It saddens me. Really makes me sad, to see how programs are written. Being in India we gloss over and drool over the foreign investment coming in, about offshoring, about being in the global market. But, just stop to consider ... how many software packages are really made in India end to end ? In my experience , its all handed down from US or UK or wherever the parent company is , line by line, as to how we are to make the software. And in most cases, the end result is something which makes us feel like ... umm... is this the best that can be done ?
Being right in the bang of how software is made, I think its more of an attitudinal problem. Its how we take writing code that is the problem.
So, my dear software programmer, this article is for you. The stuff you are expected to do, and which you are not doing. Please start at the earliest, or all your aquaintences are gonna come to pull your hair out in frustration. This goes for programmers and software architects.
1. Design it to make it Fun.
Now the definition of fun changes from application to application. In a game it is the gee-whizz factor. For spreadsheets it may be nifty features like summation. If your product does not have a 'wow' factor, there is something you are doing which is seriously wrong. Visit the design again. Add or remove from the features you have. Be bloody creative man !
2. Design for the user and not yourself.
So what if its difficult to implement. So what if you have to do some scary pointer arithmetic. The end result is for the user not for you. For the end user make it easy and simple to use. A typical end user is not techno savvy to the same extent who is going to sit down and figure out round about routes to make the software work. If you can't do it, drop your attitude of mental superiority. Test for edge conditions not straigtforward scenarios which will work anyways.
3. Make it easy to Remove.
Yes. Your software should be easy to remove. If someone does not like your software, he should be able to remove it instead of having to lug the entire software he installed cause now there is no way to remove it. What a pain.
4. Take ownership dude.
The management philosophy is more about discrete chunks which other people will work on. That is a recipie of disaster. Be aware of the entire code. Its not only good for the code as more eyes and minds will be on a problem when it comes - you can be sure it will come. It also makes it easy for people to transition in and out of projects - which is a fact of life in the programming companies we have.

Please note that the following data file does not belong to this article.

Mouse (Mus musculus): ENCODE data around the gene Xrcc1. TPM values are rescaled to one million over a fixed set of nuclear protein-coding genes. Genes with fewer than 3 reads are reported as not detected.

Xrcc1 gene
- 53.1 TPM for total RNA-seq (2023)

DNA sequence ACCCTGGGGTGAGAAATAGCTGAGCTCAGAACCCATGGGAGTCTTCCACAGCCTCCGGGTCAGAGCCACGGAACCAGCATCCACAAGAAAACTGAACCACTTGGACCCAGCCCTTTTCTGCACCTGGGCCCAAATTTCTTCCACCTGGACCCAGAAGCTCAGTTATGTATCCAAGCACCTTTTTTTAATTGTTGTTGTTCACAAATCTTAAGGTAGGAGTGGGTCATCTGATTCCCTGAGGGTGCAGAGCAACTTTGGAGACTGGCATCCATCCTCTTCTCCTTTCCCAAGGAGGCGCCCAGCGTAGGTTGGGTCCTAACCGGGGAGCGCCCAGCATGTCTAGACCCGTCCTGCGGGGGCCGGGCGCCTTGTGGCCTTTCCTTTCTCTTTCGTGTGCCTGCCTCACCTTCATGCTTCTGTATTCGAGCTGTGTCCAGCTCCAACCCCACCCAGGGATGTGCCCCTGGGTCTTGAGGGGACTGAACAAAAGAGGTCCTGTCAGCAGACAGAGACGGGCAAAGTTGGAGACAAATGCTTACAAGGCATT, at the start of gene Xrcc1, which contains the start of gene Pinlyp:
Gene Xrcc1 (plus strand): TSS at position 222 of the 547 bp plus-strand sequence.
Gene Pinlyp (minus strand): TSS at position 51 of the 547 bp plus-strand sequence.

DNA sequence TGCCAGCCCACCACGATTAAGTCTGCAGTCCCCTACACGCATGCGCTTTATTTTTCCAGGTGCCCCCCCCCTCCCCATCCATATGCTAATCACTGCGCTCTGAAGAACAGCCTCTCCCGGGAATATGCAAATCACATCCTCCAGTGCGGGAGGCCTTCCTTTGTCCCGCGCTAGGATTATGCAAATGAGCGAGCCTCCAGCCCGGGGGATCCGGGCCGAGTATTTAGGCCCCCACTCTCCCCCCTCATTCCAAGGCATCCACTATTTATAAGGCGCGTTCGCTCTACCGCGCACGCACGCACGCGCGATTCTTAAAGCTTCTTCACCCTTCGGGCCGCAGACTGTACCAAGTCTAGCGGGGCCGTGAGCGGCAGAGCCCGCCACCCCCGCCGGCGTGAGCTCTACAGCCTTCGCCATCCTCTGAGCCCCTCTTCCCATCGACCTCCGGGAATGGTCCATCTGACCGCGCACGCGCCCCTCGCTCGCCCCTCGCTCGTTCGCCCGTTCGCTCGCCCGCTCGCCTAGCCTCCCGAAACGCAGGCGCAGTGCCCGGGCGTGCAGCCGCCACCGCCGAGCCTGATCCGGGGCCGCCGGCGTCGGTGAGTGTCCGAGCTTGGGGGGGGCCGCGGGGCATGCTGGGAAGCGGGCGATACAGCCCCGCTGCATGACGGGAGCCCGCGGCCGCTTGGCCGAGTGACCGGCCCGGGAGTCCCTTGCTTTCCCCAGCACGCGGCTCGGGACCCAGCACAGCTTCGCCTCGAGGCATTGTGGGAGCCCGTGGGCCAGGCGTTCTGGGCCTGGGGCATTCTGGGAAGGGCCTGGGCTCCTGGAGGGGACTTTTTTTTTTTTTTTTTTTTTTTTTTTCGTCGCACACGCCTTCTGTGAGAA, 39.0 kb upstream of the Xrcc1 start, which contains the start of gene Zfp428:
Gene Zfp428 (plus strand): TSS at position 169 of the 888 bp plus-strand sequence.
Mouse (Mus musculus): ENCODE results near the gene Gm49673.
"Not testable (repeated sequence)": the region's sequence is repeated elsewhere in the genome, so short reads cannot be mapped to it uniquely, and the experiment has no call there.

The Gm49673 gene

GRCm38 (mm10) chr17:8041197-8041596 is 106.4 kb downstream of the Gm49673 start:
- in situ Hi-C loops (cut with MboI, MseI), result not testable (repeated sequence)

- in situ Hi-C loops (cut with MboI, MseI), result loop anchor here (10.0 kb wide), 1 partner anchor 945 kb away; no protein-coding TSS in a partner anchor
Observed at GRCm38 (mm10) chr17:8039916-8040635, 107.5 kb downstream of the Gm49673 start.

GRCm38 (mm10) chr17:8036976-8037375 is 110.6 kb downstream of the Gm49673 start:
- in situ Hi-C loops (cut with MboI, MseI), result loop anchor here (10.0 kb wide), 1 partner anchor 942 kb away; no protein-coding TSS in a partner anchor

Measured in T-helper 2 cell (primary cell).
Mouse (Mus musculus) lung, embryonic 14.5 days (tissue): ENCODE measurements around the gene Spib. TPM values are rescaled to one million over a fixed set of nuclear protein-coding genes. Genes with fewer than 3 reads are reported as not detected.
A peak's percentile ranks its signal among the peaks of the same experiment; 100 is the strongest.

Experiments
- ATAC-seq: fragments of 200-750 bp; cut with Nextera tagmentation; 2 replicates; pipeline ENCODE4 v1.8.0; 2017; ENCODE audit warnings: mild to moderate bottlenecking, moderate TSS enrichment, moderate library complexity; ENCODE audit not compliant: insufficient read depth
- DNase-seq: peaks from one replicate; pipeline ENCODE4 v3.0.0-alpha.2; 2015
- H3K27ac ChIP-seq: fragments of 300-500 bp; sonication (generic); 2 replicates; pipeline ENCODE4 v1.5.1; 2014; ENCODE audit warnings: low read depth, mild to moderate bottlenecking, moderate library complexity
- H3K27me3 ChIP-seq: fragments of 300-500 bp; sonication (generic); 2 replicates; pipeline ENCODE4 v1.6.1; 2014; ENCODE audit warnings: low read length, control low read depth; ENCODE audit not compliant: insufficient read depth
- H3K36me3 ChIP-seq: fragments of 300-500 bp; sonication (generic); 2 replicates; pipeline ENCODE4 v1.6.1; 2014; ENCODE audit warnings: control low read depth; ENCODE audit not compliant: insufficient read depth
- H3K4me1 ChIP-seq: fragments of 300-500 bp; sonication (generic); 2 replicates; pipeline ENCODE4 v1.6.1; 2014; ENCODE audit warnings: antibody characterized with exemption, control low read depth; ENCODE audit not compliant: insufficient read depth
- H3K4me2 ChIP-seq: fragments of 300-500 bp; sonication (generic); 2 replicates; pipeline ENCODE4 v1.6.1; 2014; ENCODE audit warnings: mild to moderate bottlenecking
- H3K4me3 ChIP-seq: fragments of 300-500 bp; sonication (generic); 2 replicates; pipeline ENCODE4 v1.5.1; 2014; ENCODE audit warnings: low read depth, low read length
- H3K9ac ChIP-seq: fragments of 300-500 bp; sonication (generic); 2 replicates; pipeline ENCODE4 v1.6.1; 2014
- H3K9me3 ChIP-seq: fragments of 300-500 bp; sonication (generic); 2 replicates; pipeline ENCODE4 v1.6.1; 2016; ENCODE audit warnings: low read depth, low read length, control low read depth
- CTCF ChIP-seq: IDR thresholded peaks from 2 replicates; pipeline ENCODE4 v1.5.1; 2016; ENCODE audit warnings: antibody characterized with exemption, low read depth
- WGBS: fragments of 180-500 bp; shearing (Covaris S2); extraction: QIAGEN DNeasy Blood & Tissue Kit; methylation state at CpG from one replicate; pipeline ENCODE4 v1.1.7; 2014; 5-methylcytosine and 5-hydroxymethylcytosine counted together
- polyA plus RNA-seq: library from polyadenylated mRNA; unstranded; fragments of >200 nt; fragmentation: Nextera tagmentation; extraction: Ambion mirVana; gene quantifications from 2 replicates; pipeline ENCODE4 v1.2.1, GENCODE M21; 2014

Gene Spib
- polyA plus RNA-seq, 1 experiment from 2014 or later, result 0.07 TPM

5. Team Work.
Derived from pt 4, but its so strange that people hardly do it. Most of the time its about 'hey he may shine more than me'. If you are so scared about that, then probably you dont deserve to be a programmer. Go, become a politician.
6. The middle path.
Buddhism defines the middle path - the correct balance. You need that in your code too. You cannot design with having too narrow an approach or make something thinking it will be used maybe 2 iterations down the line. Strike the balance.
7. Crash it.
While devloping, try to keep crashing your code. The more it crashes during development, the more strong it is when it comes to users. Use version control if you are unsure of code changes. Thats what it is for. Dont keep local copies which will 'works on my system'.
Here endeth my rant for today. Go forth. Write great code !
A friend of mine wrote the below poem. I am urging her to open a blog, but she is not. So, here's the poem for all to enjoy !
oh dear friend look how green is my valley
the blooms so far that rally
the air so clean and birds so free
bringing so much solace to you and me
when i go far from a scene so glad
i shall miss it
cos true peace is what
it brings bit by bit- Anshika Tripathy
Ran across this article today . Its a bit old, but what the heck!
And that's exactly what Gillett is doing. He accepted Yahoo!'s offer and now works there as senior director of engineering operations. "I used to worry about not having what I needed to get a job done," he says. "Now I think of it like a quest; by being willing to improvise, I can usually find the people and resources I need to accomplish the task." His story - translating experience in the virtual world into success in the real one -�is bound to become more common as the gaming audience explodes and gameplay becomes more sophisticated. The day may not be far off when companies receive r�sum�s that include a line reading "level 60 tauren shaman in World of Warcraft."Ha ! That will tell ya to stop me from playing !